Imagine you’ve been invited to lead the team designing the Next Big Thing In Tech—the new Twitter or iPod or YouTube. Your brief is “make it simple”—it needs to be something anyone can use. You tell your team to gather examples of “simple things” for discussion and inspiration—and that’s where the arguments start and everything falls apart.
A minimalist Henry Moore sculpture has a form that’s pure and simple. But understanding or explaining what it means is complex. What makes it simple also makes it complex. Perhaps another example would be better.
A piano seems like a simple musical instrument. Most people can pick out a one-fingered piano tune after a minute or two. But it takes years of hard practice to be able to play a Beethoven sonata, so is it really simple?
What about an egg slicer—the kind where you sit the egg in a cradle and cut it with a guillotine of wires. It does one thing and it does it well and that’s a mantra of simplicity. But if you keep buying gadgets that do one thing, your kitchen quickly becomes crammed to overflowing with things you hardly ever use. That doesn’t sound like a simple choice.
How can you “make it simple” when it’s impossible to pin down what “simple” means? No wonder simplicity is so hard to achieve.
A Better Definition
We need a definition of simplicity that helps us account for the simple-complex nature of things. The clue is that individuals have different points of view. If you’re an engineer, then Google relies on a complex infrastructure—to you, Google is complex. If you’re a user, Google feels simple to use, so Google is simple. In other words, simplicity isn’t a solution or a quality; simplicity is an experience. It depends on your point of view.
That explains why there’s so much disagreement on what is simple. It comes from shifting points of view.
We tend to judge products on their appearance, which means that we confuse “minimalism” with “simplicity”. Often, though, minimalism removes the clues and cues we rely on to make sense of the world. The simplicity is on the surface, but it doesn’t go deep into the experience.
Making something look simple is useful—it sets up the users’ expectations and can give them the confidence to approach something new that might otherwise seem intimidating. But if the product’s behavior doesn’t match those expectations, the illusion is shattered.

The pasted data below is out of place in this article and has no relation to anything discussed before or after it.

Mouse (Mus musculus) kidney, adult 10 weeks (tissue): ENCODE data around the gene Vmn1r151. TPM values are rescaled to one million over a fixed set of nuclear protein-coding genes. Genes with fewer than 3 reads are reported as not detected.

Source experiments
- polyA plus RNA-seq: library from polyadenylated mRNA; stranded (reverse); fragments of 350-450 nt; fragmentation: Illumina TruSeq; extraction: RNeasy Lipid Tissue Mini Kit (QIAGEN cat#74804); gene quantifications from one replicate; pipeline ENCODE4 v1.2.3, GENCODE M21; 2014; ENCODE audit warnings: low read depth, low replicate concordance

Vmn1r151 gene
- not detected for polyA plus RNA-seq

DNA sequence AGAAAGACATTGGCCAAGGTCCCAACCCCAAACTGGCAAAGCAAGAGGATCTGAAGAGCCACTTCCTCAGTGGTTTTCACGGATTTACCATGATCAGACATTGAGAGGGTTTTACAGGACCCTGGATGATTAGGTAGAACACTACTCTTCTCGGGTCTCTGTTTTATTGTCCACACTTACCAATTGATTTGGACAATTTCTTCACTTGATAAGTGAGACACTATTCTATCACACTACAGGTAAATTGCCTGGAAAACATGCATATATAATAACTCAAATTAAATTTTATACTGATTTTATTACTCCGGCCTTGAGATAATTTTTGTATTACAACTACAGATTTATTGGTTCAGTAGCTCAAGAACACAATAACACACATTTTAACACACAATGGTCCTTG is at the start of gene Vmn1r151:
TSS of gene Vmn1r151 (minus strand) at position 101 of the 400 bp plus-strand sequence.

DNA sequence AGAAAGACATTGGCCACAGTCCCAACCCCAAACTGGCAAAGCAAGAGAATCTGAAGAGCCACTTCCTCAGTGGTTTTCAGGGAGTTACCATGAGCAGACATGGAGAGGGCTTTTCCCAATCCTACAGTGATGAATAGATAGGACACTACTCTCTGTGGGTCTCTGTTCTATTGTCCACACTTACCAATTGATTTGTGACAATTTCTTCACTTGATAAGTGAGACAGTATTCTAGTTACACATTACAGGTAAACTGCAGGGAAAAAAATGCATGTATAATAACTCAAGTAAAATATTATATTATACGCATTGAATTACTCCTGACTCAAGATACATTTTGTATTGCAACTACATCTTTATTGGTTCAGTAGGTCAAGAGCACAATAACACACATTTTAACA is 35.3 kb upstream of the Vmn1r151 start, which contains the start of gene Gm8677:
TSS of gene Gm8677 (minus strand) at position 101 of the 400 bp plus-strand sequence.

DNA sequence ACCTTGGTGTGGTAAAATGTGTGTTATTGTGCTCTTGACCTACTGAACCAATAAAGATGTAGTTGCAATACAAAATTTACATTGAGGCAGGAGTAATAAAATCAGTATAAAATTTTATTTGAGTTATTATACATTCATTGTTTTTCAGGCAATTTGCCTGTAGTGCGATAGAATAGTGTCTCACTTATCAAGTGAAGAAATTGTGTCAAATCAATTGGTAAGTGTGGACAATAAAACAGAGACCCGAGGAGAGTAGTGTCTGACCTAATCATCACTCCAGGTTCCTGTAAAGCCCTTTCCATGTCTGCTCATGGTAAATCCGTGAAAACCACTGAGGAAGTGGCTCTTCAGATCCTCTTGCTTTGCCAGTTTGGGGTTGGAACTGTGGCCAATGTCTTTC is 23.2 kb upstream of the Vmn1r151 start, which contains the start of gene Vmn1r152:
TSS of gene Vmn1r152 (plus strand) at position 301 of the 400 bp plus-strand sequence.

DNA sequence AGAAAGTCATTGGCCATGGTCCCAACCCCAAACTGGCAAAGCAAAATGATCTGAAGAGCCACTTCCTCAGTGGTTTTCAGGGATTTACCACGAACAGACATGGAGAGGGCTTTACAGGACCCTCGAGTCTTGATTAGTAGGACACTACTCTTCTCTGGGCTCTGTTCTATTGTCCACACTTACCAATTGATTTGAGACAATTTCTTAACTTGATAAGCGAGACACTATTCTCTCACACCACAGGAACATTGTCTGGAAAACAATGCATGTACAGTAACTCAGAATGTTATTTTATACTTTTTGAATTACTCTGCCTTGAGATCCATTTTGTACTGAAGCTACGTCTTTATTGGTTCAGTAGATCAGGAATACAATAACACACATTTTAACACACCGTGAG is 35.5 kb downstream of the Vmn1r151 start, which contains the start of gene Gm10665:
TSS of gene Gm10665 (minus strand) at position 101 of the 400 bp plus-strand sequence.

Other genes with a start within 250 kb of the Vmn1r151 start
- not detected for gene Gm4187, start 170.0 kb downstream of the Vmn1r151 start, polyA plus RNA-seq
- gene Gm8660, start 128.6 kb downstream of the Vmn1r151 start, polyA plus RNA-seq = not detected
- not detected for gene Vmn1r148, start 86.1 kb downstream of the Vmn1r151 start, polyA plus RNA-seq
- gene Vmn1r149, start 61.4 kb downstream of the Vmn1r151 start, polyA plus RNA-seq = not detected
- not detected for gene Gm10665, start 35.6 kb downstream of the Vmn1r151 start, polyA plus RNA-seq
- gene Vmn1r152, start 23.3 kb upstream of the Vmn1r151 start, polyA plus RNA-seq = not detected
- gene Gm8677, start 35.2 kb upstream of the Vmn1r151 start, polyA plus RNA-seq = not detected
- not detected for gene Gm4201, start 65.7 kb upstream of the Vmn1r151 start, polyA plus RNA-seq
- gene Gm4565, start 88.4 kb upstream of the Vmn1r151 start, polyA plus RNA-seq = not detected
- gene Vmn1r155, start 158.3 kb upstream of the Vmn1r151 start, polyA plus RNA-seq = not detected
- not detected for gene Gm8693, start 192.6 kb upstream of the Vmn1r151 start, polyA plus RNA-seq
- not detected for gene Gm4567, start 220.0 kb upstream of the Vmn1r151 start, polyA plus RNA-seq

We also tend to judge products on how they’re built. But if you were to engineer a simpler bike, you’d try to throw away bits—the gears, perhaps even one of the wheels. You’d be left with a unicycle—simpler to build, but harder to ride.
Engineering for simplicity makes products that are robust, easy to maintain and cheap to build. But if that robustness comes at the expense of experience, then users will look for other solutions (most people would rather use a chainsaw than an axe to chop down a tree).
When it comes to designing experience, there’s a hierarchy: how the product feels in use, how it looks when you approach it and how it’s built. Start with how it feels and move to appearance and engineering.
Playing with the Rules
Knowing the hierarchy means you can play with the design of products. For instance, many people want products that feel simple but that look powerful and impressive. This model shows you can achieve both goals. You can see this if you visit a camera shop—next to the complex high-end Digital SLRs you’ll often find a row of simple point-and-shoot cameras that look similarly complex but feel simple to use. It’s a neat answer to the age old conundrum that “people want products simple that look impressive.”
Designing for the experience of simplicity also explains why the notion of “do one thing and do it well” is short sighted. If we’re aiming for simplicity, we need to take context into account. We need to remember that the products and services we create fit into users’ lives. We must replace this notion with “do one thing well and make nothing else worse.”
Having a good definition of simplicity helps you to understand and counter many of the obstacles and objections that will crop up as you try to design your “next big thing.”